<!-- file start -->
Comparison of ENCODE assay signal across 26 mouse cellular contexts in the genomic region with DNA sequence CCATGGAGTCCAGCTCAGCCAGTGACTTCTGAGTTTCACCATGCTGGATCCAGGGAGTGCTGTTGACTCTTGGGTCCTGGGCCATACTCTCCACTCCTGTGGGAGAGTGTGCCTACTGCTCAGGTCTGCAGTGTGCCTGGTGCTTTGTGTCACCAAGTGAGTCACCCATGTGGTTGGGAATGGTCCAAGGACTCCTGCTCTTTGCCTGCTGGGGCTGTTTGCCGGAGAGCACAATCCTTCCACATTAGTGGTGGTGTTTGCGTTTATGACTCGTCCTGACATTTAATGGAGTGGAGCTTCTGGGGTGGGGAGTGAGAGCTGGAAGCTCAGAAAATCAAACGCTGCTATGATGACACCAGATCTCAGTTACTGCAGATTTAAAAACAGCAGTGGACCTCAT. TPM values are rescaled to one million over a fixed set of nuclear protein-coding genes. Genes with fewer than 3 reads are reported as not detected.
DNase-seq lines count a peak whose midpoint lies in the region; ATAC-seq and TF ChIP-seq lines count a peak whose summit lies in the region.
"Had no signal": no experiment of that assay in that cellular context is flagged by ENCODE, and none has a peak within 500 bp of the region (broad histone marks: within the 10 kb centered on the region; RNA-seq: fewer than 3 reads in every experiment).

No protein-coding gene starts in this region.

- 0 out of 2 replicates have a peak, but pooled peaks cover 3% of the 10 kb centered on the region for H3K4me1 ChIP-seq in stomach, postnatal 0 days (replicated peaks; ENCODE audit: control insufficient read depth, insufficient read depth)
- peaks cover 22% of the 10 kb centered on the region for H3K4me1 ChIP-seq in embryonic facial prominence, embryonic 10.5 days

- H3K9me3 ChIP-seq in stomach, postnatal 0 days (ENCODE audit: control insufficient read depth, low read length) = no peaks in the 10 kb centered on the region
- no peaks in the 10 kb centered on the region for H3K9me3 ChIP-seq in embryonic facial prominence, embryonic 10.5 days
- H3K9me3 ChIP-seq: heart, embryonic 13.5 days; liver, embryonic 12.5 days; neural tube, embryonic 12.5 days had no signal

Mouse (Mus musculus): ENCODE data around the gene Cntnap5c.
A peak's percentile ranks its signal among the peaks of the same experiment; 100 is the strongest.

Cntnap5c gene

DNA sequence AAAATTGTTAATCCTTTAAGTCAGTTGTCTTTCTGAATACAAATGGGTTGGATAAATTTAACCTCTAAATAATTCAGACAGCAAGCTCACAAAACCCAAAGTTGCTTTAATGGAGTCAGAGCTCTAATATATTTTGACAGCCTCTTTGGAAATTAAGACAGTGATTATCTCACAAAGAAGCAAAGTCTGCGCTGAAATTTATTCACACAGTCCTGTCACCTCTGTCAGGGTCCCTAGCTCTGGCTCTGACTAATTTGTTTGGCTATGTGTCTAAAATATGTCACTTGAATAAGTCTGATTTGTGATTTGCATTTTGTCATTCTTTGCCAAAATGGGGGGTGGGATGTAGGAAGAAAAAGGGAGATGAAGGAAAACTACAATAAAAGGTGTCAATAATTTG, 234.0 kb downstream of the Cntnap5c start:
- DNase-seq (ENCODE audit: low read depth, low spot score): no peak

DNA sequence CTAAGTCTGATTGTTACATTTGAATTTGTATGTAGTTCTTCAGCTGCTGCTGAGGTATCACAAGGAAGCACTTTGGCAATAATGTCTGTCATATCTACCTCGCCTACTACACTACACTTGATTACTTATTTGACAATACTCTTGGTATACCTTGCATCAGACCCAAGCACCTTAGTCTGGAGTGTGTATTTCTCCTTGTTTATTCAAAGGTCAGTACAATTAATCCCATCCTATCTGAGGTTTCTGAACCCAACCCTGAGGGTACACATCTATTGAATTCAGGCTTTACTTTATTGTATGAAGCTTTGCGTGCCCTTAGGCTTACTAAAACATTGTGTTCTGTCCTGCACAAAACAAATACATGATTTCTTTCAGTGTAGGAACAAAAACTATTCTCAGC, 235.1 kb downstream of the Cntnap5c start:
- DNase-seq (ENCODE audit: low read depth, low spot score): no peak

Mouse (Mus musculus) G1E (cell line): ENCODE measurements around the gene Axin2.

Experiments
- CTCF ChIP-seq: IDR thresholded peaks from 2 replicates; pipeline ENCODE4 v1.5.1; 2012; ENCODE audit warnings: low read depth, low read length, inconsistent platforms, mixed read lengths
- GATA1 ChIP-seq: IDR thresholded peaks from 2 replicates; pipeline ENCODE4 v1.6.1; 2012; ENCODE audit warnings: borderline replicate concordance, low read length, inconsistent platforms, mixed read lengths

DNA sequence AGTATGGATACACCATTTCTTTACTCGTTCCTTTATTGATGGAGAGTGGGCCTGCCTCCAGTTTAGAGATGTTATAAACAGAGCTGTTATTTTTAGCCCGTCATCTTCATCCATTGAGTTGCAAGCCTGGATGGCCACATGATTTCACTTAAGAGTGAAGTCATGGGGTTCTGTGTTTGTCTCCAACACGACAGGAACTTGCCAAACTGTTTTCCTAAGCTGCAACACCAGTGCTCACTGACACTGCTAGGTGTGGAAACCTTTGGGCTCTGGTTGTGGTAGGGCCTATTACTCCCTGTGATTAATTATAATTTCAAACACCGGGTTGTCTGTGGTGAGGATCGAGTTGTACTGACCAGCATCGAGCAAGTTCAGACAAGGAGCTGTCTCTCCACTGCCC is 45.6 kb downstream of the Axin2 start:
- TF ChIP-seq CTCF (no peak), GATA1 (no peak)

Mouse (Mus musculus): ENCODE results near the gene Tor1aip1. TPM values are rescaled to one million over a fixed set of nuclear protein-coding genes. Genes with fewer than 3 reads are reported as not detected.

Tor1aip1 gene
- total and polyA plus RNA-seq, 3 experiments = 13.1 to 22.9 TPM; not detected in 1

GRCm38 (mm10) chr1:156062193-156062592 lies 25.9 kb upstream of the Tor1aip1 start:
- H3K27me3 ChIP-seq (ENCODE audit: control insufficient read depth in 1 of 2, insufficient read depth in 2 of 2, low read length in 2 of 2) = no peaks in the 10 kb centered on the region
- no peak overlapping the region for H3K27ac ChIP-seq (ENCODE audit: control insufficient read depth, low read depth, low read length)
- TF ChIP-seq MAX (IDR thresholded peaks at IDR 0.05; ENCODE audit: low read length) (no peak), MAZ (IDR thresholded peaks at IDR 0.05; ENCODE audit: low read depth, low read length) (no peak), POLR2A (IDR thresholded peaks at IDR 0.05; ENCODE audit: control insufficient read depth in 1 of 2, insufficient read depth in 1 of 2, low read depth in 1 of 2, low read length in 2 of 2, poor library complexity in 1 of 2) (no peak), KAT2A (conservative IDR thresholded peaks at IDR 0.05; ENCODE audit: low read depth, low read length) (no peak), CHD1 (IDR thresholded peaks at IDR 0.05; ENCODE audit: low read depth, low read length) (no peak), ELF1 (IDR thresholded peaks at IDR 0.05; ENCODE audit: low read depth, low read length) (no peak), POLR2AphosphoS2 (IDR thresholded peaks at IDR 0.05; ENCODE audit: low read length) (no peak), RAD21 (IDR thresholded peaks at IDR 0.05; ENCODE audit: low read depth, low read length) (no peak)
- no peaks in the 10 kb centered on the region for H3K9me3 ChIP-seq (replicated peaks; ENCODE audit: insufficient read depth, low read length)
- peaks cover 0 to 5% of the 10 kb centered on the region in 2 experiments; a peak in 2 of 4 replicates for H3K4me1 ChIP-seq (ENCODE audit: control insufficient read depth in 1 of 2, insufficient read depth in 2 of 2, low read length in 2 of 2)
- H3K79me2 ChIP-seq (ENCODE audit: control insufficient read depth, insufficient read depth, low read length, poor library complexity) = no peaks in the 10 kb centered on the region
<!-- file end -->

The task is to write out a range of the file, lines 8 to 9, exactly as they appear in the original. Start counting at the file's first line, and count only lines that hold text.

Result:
- no peaks in the 10 kb centered on the region for H3K9me3 ChIP-seq in embryonic facial prominence, embryonic 10.5 days
- H3K9me3 ChIP-seq: heart, embryonic 13.5 days; liver, embryonic 12.5 days; neural tube, embryonic 12.5 days had no signal